5. Basilica of Santa Croce

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The Basilica of Santa Croce is almost like a smaller version of the Duomo. Constructed during the same period and sporting very similar polychrome design looks with pink, green, and white marble, the basilica is smaller but more inviting and delectable. But what it misses in scale is made up of its precious tombs inside – including the likes of Michelangelo, Machiavelli, Galileo, among many other Renaissance luminaries.

6. Baptistery of St. John

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Photo credit: Baptistery of St. John by SAJJAD KHAKSARI via Flickr.comCreative Commons

The Baptistery of St. John completes the troika of the Duomo and Giotto’s Campanile and is housed in the same precincts of the Piazza del Duomo. One of the oldest structures in Florence, this is where Dante Alighieri was baptized along with many other Renaissance masters. This octagonal structure has the same polychrome looks like the other two buildings and is noteworthy for its three sets of bronze doors depicting religious scenes. However, what will mesmerize you is its internal décor – a Byzantine styled grand mosaic fresco on the ceiling, glittering in gold and depicting Biblical scenes, including a visage of the Christ similar to the Aya Sofia in Istanbul.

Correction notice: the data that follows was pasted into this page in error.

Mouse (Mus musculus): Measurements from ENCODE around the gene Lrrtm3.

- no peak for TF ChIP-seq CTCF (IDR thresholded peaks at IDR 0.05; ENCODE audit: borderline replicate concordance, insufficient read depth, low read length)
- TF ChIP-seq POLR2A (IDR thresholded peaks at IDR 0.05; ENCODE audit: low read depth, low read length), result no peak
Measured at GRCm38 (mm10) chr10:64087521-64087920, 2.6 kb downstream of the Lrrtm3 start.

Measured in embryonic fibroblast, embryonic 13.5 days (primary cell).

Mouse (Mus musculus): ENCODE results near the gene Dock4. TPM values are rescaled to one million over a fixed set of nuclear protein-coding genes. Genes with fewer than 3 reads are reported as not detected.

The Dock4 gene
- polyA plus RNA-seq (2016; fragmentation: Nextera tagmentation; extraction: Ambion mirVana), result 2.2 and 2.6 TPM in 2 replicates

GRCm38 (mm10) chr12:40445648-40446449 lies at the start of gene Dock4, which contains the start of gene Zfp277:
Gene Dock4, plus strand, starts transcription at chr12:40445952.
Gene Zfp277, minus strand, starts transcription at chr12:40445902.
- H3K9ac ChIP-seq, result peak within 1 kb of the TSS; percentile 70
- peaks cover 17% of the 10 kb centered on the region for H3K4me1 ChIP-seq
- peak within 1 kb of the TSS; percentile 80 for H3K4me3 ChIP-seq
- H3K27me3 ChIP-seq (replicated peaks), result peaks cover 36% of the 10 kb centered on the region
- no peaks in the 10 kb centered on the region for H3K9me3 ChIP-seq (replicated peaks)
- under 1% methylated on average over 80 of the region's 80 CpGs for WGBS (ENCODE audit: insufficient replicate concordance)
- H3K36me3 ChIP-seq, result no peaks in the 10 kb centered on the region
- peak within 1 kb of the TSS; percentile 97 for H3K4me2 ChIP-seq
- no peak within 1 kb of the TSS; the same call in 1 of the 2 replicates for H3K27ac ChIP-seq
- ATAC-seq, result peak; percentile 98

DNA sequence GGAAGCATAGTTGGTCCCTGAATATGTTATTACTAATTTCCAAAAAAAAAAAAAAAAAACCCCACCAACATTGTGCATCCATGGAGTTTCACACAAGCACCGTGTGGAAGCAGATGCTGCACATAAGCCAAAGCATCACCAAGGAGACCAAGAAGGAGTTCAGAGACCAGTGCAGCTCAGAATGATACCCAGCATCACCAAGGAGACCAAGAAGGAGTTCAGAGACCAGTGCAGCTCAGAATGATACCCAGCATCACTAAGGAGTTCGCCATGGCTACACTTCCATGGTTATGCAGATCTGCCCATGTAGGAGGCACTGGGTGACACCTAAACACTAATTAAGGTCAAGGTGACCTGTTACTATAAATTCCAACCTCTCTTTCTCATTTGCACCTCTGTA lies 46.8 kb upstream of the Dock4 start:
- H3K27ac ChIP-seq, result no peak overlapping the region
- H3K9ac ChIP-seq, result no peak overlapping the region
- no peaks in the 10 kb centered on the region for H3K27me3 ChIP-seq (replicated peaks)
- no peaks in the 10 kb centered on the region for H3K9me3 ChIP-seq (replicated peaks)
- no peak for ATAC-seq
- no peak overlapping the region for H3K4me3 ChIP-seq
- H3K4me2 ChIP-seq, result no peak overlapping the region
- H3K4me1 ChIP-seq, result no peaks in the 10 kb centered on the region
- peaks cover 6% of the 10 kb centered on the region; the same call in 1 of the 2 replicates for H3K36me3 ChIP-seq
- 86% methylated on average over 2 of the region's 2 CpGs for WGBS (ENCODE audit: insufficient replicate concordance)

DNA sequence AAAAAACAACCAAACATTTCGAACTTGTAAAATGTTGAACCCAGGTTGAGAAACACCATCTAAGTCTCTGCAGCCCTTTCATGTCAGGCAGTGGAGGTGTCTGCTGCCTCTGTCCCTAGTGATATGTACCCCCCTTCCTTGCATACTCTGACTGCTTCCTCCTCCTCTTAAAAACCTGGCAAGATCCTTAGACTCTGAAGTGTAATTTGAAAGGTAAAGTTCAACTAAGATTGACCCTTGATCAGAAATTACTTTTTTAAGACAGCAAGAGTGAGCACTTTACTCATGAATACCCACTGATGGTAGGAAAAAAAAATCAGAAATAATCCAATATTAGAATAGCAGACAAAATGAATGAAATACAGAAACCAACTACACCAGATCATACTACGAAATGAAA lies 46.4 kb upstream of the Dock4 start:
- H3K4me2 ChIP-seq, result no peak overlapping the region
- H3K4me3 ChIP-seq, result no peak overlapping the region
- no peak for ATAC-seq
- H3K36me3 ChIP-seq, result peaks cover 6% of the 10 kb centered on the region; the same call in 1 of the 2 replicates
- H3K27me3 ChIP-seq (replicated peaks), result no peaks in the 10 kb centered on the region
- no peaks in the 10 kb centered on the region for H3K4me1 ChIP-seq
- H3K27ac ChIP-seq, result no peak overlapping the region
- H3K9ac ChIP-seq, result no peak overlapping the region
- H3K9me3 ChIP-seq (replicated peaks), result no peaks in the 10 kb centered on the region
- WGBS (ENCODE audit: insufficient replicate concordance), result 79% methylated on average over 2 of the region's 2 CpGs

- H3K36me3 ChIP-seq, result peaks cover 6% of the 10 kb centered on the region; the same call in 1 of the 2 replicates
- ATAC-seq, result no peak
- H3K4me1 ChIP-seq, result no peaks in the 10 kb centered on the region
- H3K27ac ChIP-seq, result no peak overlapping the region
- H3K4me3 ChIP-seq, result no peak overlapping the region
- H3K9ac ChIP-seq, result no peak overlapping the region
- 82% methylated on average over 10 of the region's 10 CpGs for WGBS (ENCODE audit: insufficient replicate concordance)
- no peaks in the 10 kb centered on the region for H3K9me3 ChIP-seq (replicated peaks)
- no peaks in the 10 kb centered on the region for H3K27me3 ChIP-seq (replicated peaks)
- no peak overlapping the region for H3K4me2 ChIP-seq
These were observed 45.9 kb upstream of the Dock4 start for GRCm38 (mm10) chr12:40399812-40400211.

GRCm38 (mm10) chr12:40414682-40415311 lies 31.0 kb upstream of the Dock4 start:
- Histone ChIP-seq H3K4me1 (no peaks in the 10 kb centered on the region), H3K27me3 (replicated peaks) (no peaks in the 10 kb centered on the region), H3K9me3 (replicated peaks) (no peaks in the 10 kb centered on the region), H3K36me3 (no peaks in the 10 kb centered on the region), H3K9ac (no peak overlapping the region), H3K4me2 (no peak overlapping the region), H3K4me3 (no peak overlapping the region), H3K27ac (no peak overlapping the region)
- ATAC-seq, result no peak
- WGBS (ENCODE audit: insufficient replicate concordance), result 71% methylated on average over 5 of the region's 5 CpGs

7. Uffizi Palace and Gallery

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Photo credit: Florence, Italy Uffizi Museum by Michelle Maria via wikipedia.comCreative Commons

For art lovers, the Uffizi Palace and Gallery is the most important museum in all of Italy. Located close to the Piazza Della Signoria, it has one of the greatest collections of Renaissance art anywhere in the world and is strewn with masterpieces of Botticelli, Da Vinci, Michelangelo, Raphael, Caravaggio, and Titian among many others. The building is a jewel in itself, designed with marble pillars and statues, and was started by Vasari as an office for the magistrates of Florence (hence the name, Uffizi, which translates to Office in Italian). Botticelli’s Birth of Venus, Da Vinci’s Adoration, And Caravaggio’s Sacrifice of Isaac are some of the many treasures in this art gallery.

8. Basilica di San Lorenzo

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Photo credit: Basilica di San Lorenzo (St Lawrence) by Beth via Flickr.comCreative Commons